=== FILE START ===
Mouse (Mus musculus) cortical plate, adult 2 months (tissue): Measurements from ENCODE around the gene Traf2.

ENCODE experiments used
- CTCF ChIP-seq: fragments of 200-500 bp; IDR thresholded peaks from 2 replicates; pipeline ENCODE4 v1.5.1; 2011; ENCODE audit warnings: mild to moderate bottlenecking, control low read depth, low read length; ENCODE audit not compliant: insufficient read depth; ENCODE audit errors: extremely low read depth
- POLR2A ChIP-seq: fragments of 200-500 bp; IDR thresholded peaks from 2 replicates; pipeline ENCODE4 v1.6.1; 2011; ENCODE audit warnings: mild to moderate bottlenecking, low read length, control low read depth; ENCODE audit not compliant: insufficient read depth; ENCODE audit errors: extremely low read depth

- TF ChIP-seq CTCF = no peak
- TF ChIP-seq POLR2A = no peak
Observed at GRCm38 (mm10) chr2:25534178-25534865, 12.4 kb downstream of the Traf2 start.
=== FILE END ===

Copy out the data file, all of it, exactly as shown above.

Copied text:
Mouse (Mus musculus) cortical plate, adult 2 months (tissue): Measurements from ENCODE around the gene Traf2.

ENCODE experiments used
- CTCF ChIP-seq: fragments of 200-500 bp; IDR thresholded peaks from 2 replicates; pipeline ENCODE4 v1.5.1; 2011; ENCODE audit warnings: mild to moderate bottlenecking, control low read depth, low read length; ENCODE audit not compliant: insufficient read depth; ENCODE audit errors: extremely low read depth
- POLR2A ChIP-seq: fragments of 200-500 bp; IDR thresholded peaks from 2 replicates; pipeline ENCODE4 v1.6.1; 2011; ENCODE audit warnings: mild to moderate bottlenecking, low read length, control low read depth; ENCODE audit not compliant: insufficient read depth; ENCODE audit errors: extremely low read depth

- TF ChIP-seq CTCF = no peak
- TF ChIP-seq POLR2A = no peak
Observed at GRCm38 (mm10) chr2:25534178-25534865, 12.4 kb downstream of the Traf2 start.